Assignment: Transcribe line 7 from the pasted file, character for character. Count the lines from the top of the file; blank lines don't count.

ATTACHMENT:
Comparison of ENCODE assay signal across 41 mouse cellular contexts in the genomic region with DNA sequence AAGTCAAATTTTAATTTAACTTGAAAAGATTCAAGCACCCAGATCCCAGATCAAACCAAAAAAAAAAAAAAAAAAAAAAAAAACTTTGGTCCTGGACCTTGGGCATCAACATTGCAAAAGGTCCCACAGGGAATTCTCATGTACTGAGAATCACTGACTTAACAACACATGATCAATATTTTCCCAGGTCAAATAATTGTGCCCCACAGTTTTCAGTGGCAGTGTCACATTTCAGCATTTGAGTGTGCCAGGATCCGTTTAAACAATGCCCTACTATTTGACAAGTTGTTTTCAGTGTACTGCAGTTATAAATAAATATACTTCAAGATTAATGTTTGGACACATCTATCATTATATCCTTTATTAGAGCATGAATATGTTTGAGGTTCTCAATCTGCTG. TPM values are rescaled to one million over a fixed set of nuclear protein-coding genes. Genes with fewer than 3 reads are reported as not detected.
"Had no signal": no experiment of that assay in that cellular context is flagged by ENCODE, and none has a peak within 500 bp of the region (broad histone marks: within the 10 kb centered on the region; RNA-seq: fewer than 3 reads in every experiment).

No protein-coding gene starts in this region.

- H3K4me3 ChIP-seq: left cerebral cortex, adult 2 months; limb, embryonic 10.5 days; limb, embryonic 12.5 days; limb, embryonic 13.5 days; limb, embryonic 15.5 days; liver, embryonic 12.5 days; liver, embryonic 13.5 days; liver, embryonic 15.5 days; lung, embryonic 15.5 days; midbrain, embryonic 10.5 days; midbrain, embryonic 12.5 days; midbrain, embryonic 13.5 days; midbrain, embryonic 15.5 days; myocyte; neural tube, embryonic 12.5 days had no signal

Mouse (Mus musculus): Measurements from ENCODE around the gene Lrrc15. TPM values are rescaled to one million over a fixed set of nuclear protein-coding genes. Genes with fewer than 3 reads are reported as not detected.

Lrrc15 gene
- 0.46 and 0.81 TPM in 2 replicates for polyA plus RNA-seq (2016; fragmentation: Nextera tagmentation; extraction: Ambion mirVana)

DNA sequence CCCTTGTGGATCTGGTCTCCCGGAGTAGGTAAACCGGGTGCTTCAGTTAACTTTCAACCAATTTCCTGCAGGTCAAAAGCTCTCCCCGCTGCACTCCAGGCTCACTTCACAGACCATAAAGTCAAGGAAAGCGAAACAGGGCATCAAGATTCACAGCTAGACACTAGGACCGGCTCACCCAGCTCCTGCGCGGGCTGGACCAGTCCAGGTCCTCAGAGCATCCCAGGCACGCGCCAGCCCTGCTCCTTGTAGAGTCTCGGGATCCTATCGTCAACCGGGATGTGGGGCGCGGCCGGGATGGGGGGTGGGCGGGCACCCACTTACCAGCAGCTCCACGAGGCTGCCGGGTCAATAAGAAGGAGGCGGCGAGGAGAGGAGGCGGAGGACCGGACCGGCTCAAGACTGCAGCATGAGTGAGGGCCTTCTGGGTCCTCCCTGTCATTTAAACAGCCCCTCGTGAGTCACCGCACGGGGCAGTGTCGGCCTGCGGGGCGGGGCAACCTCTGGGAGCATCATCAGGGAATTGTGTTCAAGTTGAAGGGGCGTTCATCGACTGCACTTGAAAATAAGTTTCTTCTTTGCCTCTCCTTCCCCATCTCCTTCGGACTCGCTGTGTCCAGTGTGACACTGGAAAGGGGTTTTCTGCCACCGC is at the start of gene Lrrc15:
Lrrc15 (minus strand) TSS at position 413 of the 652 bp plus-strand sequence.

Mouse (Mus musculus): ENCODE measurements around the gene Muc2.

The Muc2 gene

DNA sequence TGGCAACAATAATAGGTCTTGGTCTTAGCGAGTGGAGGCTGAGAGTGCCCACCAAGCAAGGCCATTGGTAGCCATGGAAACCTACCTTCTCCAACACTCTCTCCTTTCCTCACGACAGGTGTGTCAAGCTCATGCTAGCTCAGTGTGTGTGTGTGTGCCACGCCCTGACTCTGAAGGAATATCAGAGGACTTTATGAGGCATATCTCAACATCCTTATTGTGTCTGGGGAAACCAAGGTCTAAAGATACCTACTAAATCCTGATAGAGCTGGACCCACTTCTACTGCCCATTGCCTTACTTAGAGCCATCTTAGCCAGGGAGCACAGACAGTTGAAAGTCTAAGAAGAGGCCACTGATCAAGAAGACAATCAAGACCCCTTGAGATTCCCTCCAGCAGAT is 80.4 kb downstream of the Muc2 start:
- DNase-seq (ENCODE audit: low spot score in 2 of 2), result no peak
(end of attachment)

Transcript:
- 0.46 and 0.81 TPM in 2 replicates for polyA plus RNA-seq (2016; fragmentation: Nextera tagmentation; extraction: Ambion mirVana)